Tribe, environmentalists oppose mining project in Santa Clara County

The Amah Mutsun Tribal Band is calling on Santa Clara County to stop a project they say will destroy hundreds of acres of sacred land. A private company wants to build a sand and gravel mining plant there and will need the county’s approval to do it.  

It’s not just the tribe that’s against this project. The tribe has the support of San Jose Mayor Sam Liccardo, the ACLU and environmental groups like Green Foothills. They all say the risks far outweigh the benefits and once the damage is done, there’s no turning back.  

"Find a way that our people can return to that park and have that park be recognized as a tribal park," said Valentin Lopez, chair of the Amah Mutsun Tribal Band.     

The Amah Mutsun Tribal Band wants Santa Clara County to deny permits for a sand and gravel mining project near Gilroy, at the Sargent Ranch Quarry, also known as Juristac. The chair of Amah Mutsun spoke at a rally opposing the project earlier this month.  

"Why do the regulations allow that? If this right here was a Catholic site, if this right here was a Jewish or Muslim or any other religion, they would never even consider doing that," Lopez said.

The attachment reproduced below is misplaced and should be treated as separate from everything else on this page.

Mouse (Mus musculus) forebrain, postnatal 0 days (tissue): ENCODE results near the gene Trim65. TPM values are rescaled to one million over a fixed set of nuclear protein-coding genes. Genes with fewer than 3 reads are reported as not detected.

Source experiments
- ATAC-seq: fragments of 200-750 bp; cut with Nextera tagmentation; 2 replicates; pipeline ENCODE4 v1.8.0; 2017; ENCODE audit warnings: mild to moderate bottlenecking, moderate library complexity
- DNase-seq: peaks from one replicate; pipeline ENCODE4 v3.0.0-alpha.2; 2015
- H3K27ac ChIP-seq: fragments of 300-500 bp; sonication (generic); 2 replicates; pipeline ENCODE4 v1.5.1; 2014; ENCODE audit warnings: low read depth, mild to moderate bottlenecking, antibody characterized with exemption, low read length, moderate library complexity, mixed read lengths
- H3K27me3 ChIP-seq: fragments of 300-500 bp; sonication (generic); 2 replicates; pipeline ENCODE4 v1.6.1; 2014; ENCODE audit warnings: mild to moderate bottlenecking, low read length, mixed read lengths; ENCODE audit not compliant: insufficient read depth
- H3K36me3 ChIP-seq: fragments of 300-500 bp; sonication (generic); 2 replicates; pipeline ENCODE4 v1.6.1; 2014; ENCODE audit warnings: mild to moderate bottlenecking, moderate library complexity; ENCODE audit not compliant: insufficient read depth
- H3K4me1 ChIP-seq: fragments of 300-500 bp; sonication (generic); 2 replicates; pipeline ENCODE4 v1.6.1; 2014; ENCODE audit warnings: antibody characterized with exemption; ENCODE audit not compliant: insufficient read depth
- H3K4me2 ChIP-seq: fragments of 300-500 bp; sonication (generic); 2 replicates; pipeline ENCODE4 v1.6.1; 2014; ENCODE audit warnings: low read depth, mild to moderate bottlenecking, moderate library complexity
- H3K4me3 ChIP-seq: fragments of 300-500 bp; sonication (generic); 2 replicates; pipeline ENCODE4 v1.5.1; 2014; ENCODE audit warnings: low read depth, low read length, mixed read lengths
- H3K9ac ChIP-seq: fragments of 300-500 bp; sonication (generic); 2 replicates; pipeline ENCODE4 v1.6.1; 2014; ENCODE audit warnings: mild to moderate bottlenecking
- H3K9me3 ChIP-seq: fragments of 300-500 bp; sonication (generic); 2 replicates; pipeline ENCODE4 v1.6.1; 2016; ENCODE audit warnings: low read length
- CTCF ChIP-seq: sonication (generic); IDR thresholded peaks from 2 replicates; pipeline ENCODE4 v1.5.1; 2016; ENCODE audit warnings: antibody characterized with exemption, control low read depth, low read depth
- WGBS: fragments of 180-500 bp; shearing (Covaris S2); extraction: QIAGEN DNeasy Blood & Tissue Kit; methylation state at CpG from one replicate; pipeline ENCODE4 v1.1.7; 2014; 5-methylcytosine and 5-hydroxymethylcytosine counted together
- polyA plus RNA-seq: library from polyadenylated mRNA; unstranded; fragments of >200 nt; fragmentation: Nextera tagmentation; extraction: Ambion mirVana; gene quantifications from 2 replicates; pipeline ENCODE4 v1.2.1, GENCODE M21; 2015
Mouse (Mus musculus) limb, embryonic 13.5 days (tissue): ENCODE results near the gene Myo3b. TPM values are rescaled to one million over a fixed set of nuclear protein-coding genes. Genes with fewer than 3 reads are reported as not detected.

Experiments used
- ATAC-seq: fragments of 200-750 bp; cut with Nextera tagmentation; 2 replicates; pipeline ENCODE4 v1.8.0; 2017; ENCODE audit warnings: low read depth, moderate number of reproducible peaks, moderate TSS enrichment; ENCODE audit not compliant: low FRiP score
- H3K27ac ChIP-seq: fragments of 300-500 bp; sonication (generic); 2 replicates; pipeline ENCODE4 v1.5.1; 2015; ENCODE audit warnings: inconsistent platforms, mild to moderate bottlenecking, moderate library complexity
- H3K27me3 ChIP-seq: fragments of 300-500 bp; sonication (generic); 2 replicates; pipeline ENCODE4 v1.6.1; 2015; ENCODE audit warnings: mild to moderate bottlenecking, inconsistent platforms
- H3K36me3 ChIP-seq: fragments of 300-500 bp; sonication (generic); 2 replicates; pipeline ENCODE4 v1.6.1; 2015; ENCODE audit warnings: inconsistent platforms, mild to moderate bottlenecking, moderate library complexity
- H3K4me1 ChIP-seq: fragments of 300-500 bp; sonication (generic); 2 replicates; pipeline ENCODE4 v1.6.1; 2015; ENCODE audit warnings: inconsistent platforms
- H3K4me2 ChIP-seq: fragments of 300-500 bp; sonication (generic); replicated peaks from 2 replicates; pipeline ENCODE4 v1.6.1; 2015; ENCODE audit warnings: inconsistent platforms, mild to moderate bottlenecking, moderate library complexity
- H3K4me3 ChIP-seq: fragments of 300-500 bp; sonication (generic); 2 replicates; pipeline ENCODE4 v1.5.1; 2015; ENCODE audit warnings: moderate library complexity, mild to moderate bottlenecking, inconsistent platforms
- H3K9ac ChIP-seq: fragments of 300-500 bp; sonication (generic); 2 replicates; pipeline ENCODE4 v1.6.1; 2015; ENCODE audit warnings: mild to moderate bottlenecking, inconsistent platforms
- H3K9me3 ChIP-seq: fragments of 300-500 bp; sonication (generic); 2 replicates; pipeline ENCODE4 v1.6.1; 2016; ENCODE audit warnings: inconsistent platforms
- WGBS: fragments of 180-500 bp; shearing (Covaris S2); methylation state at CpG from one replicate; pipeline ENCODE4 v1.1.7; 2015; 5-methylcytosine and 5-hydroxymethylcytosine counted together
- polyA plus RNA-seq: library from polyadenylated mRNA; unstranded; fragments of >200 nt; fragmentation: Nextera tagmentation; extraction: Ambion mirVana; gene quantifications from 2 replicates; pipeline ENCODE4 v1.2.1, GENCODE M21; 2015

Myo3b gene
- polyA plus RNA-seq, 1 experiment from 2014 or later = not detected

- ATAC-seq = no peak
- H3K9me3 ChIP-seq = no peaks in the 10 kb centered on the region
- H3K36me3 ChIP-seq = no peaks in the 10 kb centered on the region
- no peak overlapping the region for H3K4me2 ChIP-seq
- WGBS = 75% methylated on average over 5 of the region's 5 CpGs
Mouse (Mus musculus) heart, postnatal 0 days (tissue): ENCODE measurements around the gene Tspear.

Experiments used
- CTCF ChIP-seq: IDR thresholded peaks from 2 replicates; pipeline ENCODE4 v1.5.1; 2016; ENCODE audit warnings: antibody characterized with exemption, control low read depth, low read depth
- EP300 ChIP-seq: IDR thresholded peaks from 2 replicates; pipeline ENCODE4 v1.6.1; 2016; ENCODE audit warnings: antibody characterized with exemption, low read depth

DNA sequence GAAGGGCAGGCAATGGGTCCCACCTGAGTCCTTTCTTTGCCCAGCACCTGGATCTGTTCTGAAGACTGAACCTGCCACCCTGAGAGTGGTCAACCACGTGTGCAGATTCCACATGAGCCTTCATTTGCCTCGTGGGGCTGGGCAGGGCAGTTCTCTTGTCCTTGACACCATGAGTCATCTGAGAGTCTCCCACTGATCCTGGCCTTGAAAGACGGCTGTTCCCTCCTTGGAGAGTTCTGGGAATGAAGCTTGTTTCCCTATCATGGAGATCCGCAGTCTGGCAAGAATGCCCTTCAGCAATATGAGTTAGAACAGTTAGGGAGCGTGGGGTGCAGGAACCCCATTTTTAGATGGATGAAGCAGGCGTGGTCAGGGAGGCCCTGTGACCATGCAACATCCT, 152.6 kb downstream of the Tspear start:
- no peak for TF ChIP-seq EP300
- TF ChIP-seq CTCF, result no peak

Debt Acquisition Company of America based in San Diego is the company behind this project. Initially, it wanted to develop 403 acres. It has scaled back those plans to 292 acres. 

Still, environmentalists also say digging pits hundreds of feet into the soil will have devastating effects on the groundwater table and interrupt the migration patterns of animals that live there.  

"When you pump groundwater, you impact the amount of water that flows in the creeks and rivers that are nearby," said Alice Kaufman, Green Foothills Policy and advocacy director. "This is a very important watershed that’s home to steelhead trout, which are an endangered species in this area. So, it’s really a very serious thing that they’re proposing to do," 

Kaufman says the environmental impact report shows that about 86,000 gallons of water per day will be pumped from the ground during the mining process, severely impacting the hydrology of the entire area.  

"Our region is not running out of sand and gravel. This quarry doesn’t bring a benefit to the public. It only brings profit to the landowners," Kaufman said.   

KTVU reached out to Debt Acquisition for comment but didn’t hear back in time for this report. Public comment on this issue was supposed to end on Monday, but the date has been extended to November 7.